Periodically changing circumstances necessitate reevaluating who we are, what we represent, or simply what we possess. Sometimes these conclusions are drawn due to some vague feeling of discomfort, and others the sign is more obvious. Like an actual sign on a pressure treated post planted in the earth.
Most mornings I walk the dog before the sun rises. The traffic is lighter and distractions for the dog are fewer. It became my habit to walk the paved cart path at the local golf course. There wasn’t much chance of my disturbing golfers, and most mornings I was gone before the grounds crew began work.
I justified my trespassing by reminding myself of the things like the town owns the property, and leases it to the country club for a ridiculously low amount (something like $1 per year plus property taxes), so if it belongs to the town it should be okay for me to walk the cart path. I told myself since I wasn’t interfering with daily operations, bagged and removed my dog’s waste, and turned in a found wallet to the club office my daily walks weren’t harming anything…. but none of this changed the fact I was trespassing and aware of it.
Last month the first posted sign appeared, and I abandoned the cart path for the public sidewalk. Reluctantly.
It takes so little time to claim something as ones own. But that isn’t all this post is about…
It’s also about the almost meditational effect walking in the quiet artificially natural setting had on me. It was quiet and peaceful, surrounded by quiet residential housing and public parks. Most mornings the path was illuminated from reflected light. There were yard lights from adjoining properties, but on the best mornings the full moon illuminated the path. I watched I watched the orbits on Venus and Mars change in relationship to the moon. One morning I even saw the remains of a meteor shower (though at the time I just thought it was time to get my eyes tested and have my contact prescription adjusted). I songbirds go through mating rituals and raise young, counted bunnies, startled deer. From I distance I cautiously watched a fox cross the fairway into a residential neighborhood.
I don’t condone trespassing. I have haven’t returned since the signs were posted. Technically, I stole these memories, and yet I was rewarded by learning how important it is to be present in the moment.
This week’s submission is brought to you by the word, sauce, the color, brown, and the number, three.
Since I don’t have time to produce anything new, I’m brown nosing by pulling three illustrations I completed for my recycle bins a few years ago. A few months after I created twenty four illustrations to identify my sorted containers, the recycle center changed their policy regarding separating materials eliminating the need for multiple containers.
Sometimes an exercise in organization shape shifts into an exercise in futility.
delayed submission of last week’s word, chain.
First, shed. Untitled poem, or random thought? You can decide, I’m feeling non-committal.
Pieces of me fall away in a seasonal fashion,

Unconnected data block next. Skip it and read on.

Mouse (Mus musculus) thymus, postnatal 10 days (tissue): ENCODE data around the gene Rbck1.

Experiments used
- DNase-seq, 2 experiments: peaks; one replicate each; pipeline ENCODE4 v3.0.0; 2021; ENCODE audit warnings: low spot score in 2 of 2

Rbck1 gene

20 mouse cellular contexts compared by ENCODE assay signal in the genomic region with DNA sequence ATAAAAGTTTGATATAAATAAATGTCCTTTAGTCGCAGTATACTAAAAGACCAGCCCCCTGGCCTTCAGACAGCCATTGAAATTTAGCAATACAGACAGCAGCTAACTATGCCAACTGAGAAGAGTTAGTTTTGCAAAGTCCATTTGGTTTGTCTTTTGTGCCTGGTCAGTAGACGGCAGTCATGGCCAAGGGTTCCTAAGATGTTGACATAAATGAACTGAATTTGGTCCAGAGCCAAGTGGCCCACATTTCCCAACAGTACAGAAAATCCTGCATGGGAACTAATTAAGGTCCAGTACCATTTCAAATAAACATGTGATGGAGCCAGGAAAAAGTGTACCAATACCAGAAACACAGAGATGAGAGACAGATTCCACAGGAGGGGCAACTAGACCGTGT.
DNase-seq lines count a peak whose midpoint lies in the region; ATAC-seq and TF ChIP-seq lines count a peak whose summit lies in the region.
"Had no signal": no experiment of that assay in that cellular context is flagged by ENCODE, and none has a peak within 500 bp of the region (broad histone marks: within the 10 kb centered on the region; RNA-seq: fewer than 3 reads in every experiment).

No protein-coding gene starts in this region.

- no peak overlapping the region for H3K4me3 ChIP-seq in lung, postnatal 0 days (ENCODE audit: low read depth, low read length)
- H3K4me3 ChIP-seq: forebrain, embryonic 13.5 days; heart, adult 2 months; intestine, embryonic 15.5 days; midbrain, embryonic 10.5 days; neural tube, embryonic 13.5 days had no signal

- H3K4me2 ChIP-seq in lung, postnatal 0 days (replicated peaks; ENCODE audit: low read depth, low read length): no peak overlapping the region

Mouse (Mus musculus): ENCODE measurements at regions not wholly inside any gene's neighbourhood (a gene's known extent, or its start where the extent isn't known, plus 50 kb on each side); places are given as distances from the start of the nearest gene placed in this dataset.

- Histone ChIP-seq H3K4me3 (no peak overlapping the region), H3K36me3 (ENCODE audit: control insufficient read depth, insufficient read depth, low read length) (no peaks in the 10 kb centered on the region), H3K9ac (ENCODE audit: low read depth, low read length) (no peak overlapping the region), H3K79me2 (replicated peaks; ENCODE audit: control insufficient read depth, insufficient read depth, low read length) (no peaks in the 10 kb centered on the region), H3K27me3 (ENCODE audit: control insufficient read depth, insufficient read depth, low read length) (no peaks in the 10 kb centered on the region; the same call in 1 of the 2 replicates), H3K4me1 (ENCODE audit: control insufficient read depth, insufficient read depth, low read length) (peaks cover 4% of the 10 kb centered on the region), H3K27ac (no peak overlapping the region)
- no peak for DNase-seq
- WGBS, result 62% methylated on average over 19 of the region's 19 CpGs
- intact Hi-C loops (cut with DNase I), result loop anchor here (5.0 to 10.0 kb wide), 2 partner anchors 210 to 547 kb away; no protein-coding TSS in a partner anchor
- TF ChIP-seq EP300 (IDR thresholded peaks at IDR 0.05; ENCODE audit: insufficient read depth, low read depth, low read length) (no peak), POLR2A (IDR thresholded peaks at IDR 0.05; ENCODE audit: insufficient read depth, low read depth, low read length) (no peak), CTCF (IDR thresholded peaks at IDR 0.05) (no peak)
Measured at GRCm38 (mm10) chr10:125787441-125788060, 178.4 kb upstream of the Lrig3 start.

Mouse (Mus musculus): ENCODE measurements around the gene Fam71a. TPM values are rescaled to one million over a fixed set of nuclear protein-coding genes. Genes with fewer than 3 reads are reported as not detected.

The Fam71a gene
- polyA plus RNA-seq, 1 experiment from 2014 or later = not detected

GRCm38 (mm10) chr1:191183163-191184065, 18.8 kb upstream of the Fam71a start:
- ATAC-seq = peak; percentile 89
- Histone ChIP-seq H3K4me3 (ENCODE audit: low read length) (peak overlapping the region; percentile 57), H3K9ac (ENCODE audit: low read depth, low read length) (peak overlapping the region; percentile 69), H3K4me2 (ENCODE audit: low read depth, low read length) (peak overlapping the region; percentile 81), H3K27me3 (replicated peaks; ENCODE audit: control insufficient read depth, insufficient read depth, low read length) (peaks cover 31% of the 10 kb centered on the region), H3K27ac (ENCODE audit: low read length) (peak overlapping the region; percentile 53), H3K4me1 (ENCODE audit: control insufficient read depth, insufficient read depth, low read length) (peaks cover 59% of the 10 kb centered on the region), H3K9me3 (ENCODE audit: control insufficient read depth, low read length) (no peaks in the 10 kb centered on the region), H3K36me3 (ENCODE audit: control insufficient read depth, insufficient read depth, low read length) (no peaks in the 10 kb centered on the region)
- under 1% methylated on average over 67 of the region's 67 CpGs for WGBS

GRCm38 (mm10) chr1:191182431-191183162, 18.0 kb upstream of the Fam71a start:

obsolete, no longer defining who I am.
Shedding like skin,
Once purposeful, now unnecessary.
Change, the only constant.
Last week’s word, chain reminded me of grade school, when classrooms would compete against each other to prove who had the most “school spirit”. To declare your “spirit” you brought in pocket change to buy paper links for your classroom’s spirit chain. Links cost a nickel or a dime, and the classroom with the longest chain won the spirit award.
I can’t remember where the money raised went. Maybe cheerleading uniforms, or decorations for the homecoming dance. In retrospect it seems like a horrible scheme designed to extort milk money from gullible children.
This was a small private school that relied on car washes, magazine and bake sales to operate, so its possible the money put books in the library or toilet paper in the restrooms. First world problems, but how is ingenue supposed to know without an education?
Neutral Cause Paper Chain in White
mixed media on colored paper
This week Lynnea offers up ghost for Poetry Friday’s inspiration.
Through the years I have accumulated an obscene amount of art paper. Ordering excess art supplies, I feared one day living hand to mouth and choosing between ph neutral drawing paper and minimum coverage car insurance. Based on that criteria, I pronounce my life so far a success. With all these paper choices, I steal paper from the printer to do preliminary sketches for Poetry Friday. Not the package in the closet, or the office supply box on the floor, but the actual printer drawer. Don’t know if I am lazy or
This weeks submission is pencil on printer paper, with digital color adjustments and highlights. The model is the dog we adopted in January. I envy her confident easy-going posture.
It’s Poetry Friday and for the first time in uh, I dunno months, my submission is complete upon the due date. The word this week is screen.
Basically this is just an excuse to go braless in the name of art, not that an excuse is necessary. For a while any given Tuesday was sufficient. After staring at functional lingerie for twenty minutes, it occurred to me maybe I should focus more on clothing for subject matter. It eliminates the need for a contrived narrative and tells its own story without wasting words.
Years before I entered a physical relationship, I overheard a women say, when shopping for lingerie, you should always base your final decision on how it looks on the floor, because thats where it spends most of its time.